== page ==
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The UC3M and the SENER Foundation research advanced technology for millimetre and sub-millimetre wave detection


The Universidad Carlos III de Madrid (UC3M) and the SENER Foundation have signed a collaboration agreement to develop a room temperature photon counting sensor (without the need for cryopreservation) for measuring extremely weak millimetre and sub-millimetre waves. This technology could have many applications such as improving skin cancer detection, climate change prediction and in research to discover the origin of the universe.

The detection and generation of radiation in the millimetre and sub-millimetre wave band (from 30 Ghz to 800 Ghz) is very complicated using the current techniques. Nowadays, the closest techniques to this range of frequencies are microwave and optic techniques. For microwave technology the frequencies are very high; on the other hand, the low energy that can be detected in this range pushes the provisions of optic technology performance to the limit. Therefore, developing a technology that covers the needs of the millimetre and sub-millimetre wave band is of vital importance in many scientific and technological fields. 

All the experiments carried out are based on sensors that should be cooled, almost reaching the lowest reachable temperature of -273ºC. These sensor cooling systems make the production of sensors that carry out these experiments extremely complicated both technologically and in terms of costs. “The innovation of this research resides in the fact that there is no need for cryogenic conditions and work at room temperature is possible, so that it allows us to create a small and light signal sensor (the dimensions of which may be similar to those of a conventional smartphone) which makes its use easier in applications for which the current technology is unfeasible or exponentially increases the complexity and cost, such as in space probes for observing the Earth, of astronomical sources or imaging equipment for disease diagnosis”, explain the researchers who will undertake the project in the UC3M’s Signal Theory and Communications Department.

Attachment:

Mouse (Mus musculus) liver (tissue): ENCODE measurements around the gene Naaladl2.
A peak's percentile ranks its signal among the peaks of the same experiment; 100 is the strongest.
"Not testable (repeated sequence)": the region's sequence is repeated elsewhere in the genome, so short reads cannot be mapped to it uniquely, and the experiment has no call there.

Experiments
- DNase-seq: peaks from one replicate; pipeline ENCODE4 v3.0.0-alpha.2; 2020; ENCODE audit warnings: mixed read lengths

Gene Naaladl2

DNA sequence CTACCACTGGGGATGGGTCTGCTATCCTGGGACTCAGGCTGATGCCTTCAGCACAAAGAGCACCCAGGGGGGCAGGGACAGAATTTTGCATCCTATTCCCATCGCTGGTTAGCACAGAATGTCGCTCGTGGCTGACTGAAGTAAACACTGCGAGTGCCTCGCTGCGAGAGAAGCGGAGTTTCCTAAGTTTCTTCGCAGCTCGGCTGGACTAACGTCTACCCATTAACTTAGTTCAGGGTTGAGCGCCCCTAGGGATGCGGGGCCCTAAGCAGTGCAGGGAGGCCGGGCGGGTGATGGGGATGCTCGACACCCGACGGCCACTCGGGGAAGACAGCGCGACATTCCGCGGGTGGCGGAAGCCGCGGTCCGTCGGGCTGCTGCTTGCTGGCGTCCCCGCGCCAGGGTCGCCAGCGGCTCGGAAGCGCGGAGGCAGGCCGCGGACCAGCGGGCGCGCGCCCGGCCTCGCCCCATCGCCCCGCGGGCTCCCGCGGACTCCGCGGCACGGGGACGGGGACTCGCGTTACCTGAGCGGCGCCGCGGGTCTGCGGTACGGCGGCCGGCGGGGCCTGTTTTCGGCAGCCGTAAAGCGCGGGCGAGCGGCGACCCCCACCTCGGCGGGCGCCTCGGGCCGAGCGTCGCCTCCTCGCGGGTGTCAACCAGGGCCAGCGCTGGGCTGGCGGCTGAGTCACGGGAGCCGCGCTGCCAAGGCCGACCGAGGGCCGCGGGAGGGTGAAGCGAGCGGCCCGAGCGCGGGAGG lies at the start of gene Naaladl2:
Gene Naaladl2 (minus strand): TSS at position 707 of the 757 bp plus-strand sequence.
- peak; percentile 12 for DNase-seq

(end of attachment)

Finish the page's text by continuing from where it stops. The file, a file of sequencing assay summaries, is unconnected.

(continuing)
The agreement will last for three years. After the signing of the agreement, the Vice President for Science Policy of the UC3M, Juan José Vaquero, thanked the SENER Foundation for its support of this project and highlighted "the importance of creating links between universities and companies to promote an industrial network in which technology transfer is transversal in its applications, as well as an option to retain the talent of our young people in Spain". On his part, the President of the SENER Foundation and Vice President of SENER, Andrés Sendagorta, stated that "the support of this research project by the SENER Foundation is a very clear materialization of its foundational objectives, of the search for scientific knowledge and its application to improve people's lives. Furthermore, it is a way of promoting the relationship with the University, in order to advance in a joint work in effective and efficient projects". 

Applications of the technology

The device resulting from this research could be applied in three main areas; biomedicine, climate change and weather prediction and astronomy and cosmology. In the area of biomedicine, it could be used for analysing living tissues, in a non-invasive and innocuous way, to detect cancerous or potentially cancerous cells through imaging. This could be translated into a simple, painless and early method of skin cancer detection (something fundamental in the prognosis of this type of illness). Likewise, this technology could be used for controlling and monitoring people with diabetes, in the early diagnosis known as “diabetic foot”.

Regarding the study of climate change and the prediction of natural disasters, it will allow us to create observational images of Earth from which we can learn about certain meteorological phenomena (such as storms and explosive cyclogenesis), in order to obtain more information regarding these occurrences and with an earlier warning. This will allow meteorologists to make better predictions of the formation and behaviour of atmospheric phenomena, establish better and more reliable prediction models and anticipate their effects. 

In the field of astronomy and cosmology, experts require extremely sensitive signal sensors that capture very weak signals, such as those that come from the hypothetical Big Bang and that can be used to obtain more information about the origin of the universe. Nowadays we have sensors that detect these types of signals, but with certain limitations: they use very complicated, cumbersome and expensive technology; in addition, they have to operate in cryogenical conditions so that the signal is not contaminated by other sources such as our own galaxy (generally known as foreground emissions). This new device would allow these weak signals to be detected, in many cases imperceptible for conventional sensors and, in addition, do so while eliminating the difficulties raised by cryonics, both for its use on earth and for use during space missions.